Medialogue Basel – Forum for Media, Art and Design Research

Medialogue is a joint research colloquium of the Institute of Media Studies, University Basel, and the Institute of Experimental Design and Media Cultures, Academy of Art and Design FHNW. Medialogue will serve as a forum of exchange on current issues of media (research) practice, a testing ground for research approaches and hypotheses, and an endeavour to extend the very format of a colloquium. Medialogue as a series will take place at different locations and combine elements like demonstrations, guest lectures, text discussions, and experiments.

All are always welcome. For further questions and to receive any preparatory material do not hesitate to contact Felix Gerloff.

#1 – 02.03.2016 – 18.15
Key Concerns in Media Research: Methods, Scope, Relevance – An Introduction
The first session of Medialogue is concerned with questioning key parameters of media research in relation to influential discoursive positions and the groups’ ongoing projects. A special focus will lie on the role of methods and disciplinary confinements, engaging with readings of John Law’s After Method, Brian Holmes’ Extradisciplinary Investigations and others.
#2 – 06.04.2016 – 20.00
Brandon LaBelle: Second Culture Session
Inspired by the concept of second culture developed in former Czechoslovakia, the performance is a meditation on the politics of listening and territory. What might we hear within the frame of second culture? Is there a second listening to be performed, one that might give space for a polyphony of soundings? Staged as a session of collective listening, the performance considers sound as a vital medium for subject formation, and asks us to hear beyond the territorial rigidity of first culture, to form a temporary node of emancipatory acoustics.
#3 – 27.04.2016 – 18.15
Infrastructures: A Conversation with Shannon Mattern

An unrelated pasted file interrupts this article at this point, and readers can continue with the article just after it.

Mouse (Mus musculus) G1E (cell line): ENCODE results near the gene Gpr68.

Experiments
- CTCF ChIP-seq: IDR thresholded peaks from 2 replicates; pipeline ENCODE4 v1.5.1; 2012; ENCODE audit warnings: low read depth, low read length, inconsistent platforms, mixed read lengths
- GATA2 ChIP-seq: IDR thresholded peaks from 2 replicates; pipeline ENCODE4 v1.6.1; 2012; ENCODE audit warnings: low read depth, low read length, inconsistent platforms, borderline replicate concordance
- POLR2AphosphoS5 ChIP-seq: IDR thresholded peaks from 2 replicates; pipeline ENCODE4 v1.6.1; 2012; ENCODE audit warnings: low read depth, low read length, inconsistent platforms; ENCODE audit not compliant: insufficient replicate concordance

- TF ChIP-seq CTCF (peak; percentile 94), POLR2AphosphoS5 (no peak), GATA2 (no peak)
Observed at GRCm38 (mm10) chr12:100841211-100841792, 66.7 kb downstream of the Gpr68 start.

In this colloquium with infrastructures, media, art and literature scholar Shannon Mattern, we will discuss various pedagogical strategies, representational techniques, and modeling methods that have been employed to promote “infrastructural intelligence” — and we’ll consider what epistemologies, ontologies, ethics, affects, and politics are embedded in those approaches.
Shannon Mattern’s teaching and research address relationships between the forms and materialities of media and the spaces – architectural, urban, geographical, interactive, etc. – they create and inhabit. She has written about libraries and archives, media companies’ headquarters, place branding, public design projects, urban media art, media acoustics, media infrastructures, and material texts. She’s the author of The New Downtown Library: Designing with Communities and Deep Mapping the Media City, both published by University of Minnesota Press, and she’s a columnist for Places, a journal focusing on landscape, architecture, and urbanism. You can find her at
#4 – 25.05.2016 – 18.15
Heuristics of Re-Enacting Practices and Re-Assembling Tools
Introduced by an input on the synchronization practices of bouncing balls and visual clocking by Jan Philip Müller (Institute of Media Studies, University of Basel), this session of Medialogue focuses on the methodological potential of re-enactment and re-assembly within the framework of two PhD projects, setting into motion a critical assessment of specific media archaeological research practices and their adaptability to these projects’ contemporary as well as historical subjects. Stefanie Bräuer (Institute of Media Studies, University of Basel) retraces the affordances of the electronic oscilloscope and its function of visual clocking in its appropriated use for generating abstract imagery in 1950s experimental filmmaking. Felix Gerloff (Institute of Experimental Design and Media Cultures, HGK FHNW) investigates current practices of software development in the creative industries both through participant observation and own coding exercises and projects. Hands-on methods have been discussed lively in the fields of media archaeology, history of science, classical archaeology and musicology, as well as concerning didactics, modes of exhibition and practice-lead research. Yet in the process of (PhD thesis) writing, the gap between the discursivity of text and the operativity of practices remains problematic. In this session the concentration on current versus historical subjects of the respective PhD projects shall showcase the re-enactment of practices and tools as well as call for a discussion of their heuristic potentials and breaking points.

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